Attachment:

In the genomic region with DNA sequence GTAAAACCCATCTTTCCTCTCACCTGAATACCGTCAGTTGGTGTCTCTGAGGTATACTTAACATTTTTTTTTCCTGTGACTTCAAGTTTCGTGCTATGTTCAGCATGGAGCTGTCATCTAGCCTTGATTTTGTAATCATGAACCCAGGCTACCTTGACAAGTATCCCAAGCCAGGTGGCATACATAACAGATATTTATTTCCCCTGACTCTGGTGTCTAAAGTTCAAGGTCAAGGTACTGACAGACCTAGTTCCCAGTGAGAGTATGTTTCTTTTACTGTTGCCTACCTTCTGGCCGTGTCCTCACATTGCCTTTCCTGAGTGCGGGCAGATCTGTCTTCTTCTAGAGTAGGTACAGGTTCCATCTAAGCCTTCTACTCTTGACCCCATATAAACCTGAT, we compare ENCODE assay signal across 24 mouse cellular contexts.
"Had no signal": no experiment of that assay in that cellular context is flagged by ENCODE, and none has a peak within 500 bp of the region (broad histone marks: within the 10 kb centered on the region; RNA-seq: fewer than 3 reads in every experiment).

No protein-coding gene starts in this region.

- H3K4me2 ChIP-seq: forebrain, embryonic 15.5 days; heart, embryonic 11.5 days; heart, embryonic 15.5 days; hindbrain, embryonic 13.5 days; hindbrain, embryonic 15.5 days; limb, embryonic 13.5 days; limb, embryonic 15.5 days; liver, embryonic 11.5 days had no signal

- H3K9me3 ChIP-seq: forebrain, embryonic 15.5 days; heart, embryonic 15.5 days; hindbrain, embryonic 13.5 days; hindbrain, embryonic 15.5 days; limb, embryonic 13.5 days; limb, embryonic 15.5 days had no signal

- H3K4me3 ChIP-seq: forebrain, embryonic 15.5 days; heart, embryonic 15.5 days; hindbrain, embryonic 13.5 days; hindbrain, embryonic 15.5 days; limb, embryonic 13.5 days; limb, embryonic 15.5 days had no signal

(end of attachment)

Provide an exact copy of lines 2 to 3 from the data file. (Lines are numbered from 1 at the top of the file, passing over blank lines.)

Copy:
"Had no signal": no experiment of that assay in that cellular context is flagged by ENCODE, and none has a peak within 500 bp of the region (broad histone marks: within the 10 kb centered on the region; RNA-seq: fewer than 3 reads in every experiment).

No protein-coding gene starts in this region.